31st Week in Ordinary Time
Deut 6:2-6; Heb 7:23-28; Mark 12:28b-34
The Greatest Commandment / live to love & love to live
Maybe for the first time, we hear in the Gospel reading today, that the Lord Jesus does not reproach the scribe. He even declares that the scribe is not far from the kingdom of God when he affirms the Lord’s notion of the greatest commandment to be the love of God followed by the love of neighbor as oneself. If the scribe really understood the greatest commandment, why did Jesus only commend him as to be near or not far from the kingdom and not already in the kingdom?
It is one thing to know and another to actualize the knowledge. Aelred of Rievaulx gives 3 steps in the dynamics of love: the conscious choice, the application to action, and the fruition. It is humanly possible: 1) to consciously and intentionally love, i.e., to love with one’s whole mind, 2) to bring this internal desire to external actual application, i.e., to love with one’s heart and strength, and 3) to finally enjoy the fulfillment of what is sought because human beings are created according to the likeness of God — the creator who loves. So naturally, the greatest human desire is the union with God the creator. To love God is to love all that God loves. This is also the key for self-love to not be selfish but even be the rightful measure on how to love others, who like the self are God’s beloved creatures.
The dynamics of the greatest commandment get us into the dynamics of the Holy Trinity. In our refectory book, the late Jesuit Superior General, Fr. Pedro Arrupe, wrote that the love of God and of neighbor are “not two parallel loves, nor is love of neighbor a subordinate love. It is the two sides of one love, as one is the love within the Trinity and one the love with which Christ loves the Father and humankind.”
Early this morning at Vigils, we also heard how St Francis de Sales explains that “It is one and the same charity that gives birth to acts of love for our God and for neighbors. Jacob saw it was one and the same ladder that touches heaven and earth and that the angels use to ascend and descend. That shows how one single charity cherishes both God and neighbor. It raises us to spiritual union with God and it brings us down to love and share with neighbors. … Each person is made in the image and likeness of God and each has been created to share God’s goodness, God’s grace, and joy in God’s glory. To love neighbors is to love God in them and love them in God.”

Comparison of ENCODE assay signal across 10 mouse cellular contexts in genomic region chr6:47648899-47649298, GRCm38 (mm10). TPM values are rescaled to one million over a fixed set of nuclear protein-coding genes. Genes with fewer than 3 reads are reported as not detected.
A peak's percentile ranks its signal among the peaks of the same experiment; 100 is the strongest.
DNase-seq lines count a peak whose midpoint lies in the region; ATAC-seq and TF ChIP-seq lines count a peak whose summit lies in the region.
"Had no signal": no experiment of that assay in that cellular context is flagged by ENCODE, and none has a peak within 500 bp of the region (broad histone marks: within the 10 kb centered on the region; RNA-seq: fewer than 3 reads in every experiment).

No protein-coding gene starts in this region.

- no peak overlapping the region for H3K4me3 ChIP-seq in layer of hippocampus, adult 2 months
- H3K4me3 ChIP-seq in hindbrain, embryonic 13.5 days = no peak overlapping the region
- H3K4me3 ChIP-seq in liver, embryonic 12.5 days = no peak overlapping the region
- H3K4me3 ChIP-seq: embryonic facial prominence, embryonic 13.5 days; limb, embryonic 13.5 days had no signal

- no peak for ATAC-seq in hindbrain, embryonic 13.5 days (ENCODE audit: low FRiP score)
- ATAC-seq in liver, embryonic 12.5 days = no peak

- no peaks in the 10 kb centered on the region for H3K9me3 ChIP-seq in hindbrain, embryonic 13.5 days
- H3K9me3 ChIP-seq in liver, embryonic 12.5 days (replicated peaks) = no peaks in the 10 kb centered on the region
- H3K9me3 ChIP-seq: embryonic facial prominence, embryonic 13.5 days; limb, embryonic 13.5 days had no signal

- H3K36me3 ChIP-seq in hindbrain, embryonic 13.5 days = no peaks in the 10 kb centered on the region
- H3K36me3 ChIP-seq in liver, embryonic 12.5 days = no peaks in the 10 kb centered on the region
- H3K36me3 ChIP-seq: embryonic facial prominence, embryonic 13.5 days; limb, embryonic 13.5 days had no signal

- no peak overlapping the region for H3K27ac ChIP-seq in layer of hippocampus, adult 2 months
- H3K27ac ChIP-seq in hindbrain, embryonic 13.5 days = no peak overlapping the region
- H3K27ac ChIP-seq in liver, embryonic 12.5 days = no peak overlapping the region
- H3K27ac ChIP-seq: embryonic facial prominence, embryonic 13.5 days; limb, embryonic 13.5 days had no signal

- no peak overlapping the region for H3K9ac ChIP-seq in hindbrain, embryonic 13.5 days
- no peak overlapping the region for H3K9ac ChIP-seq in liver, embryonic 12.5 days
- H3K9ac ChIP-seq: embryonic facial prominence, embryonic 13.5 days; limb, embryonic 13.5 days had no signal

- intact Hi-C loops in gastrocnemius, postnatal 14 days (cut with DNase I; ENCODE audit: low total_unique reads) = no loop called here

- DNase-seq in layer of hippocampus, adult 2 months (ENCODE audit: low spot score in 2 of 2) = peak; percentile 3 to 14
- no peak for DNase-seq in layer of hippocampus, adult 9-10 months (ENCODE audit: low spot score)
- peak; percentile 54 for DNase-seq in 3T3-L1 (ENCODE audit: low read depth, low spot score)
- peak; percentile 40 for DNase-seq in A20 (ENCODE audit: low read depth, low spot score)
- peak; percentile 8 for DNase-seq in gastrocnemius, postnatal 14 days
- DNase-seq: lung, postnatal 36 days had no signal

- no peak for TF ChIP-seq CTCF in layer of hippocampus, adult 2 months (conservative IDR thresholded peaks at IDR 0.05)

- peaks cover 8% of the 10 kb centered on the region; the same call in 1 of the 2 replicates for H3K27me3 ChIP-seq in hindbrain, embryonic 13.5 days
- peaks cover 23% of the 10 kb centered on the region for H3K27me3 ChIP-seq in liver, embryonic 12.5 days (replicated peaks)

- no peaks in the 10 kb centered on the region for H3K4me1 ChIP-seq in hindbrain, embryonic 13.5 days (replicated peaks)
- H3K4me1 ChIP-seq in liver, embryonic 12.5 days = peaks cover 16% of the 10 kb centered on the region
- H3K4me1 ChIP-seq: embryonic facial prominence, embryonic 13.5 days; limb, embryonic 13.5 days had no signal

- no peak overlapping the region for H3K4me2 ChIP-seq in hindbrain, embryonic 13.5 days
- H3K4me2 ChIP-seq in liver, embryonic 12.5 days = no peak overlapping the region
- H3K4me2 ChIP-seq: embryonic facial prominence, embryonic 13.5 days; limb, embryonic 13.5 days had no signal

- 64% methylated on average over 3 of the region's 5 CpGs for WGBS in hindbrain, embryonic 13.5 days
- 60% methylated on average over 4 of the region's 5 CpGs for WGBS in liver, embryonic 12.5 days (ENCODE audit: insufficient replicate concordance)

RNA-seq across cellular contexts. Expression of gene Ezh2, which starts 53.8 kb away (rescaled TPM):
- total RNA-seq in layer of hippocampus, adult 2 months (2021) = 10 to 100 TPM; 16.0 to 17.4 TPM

He further describes that as we all are God’s children; we all share in God’s own goodness, grace, and glory. We all exist for God. We exist from God. We exist through God. We exist in God. We exist unto God. We resemble God in a very special way. “This is why divine love not only commands us, and repeatedly, to love our neighbor but produces this love in us and pours it into our hearts and our actions.”
It may be easy for us to see how the Lord Jesus manifests love in the cross with which we can also illustrate the dynamics of our love. We relate vertically with God and horizontally with one another. But let us see how St Francis of Assisi uses the Tau (T) Cross that takes the cross-like love to another level: the horizontal bar of love with one another and all of God’s creation reaches the summit of perfection, to top of the vertical bar of love in the love of God. Or we may say it is our love for one another and all of God’s creation that expresses our love for God the Creator. Or also that it is only pure love if our relationship with one another takes us to God.
May we continue to ever indiscriminately actualize the love we have come to know as someone first loved by God and one among His beloved children and creation. Let us beg the Lord Jesus to strengthen us so we may live to love and love to live.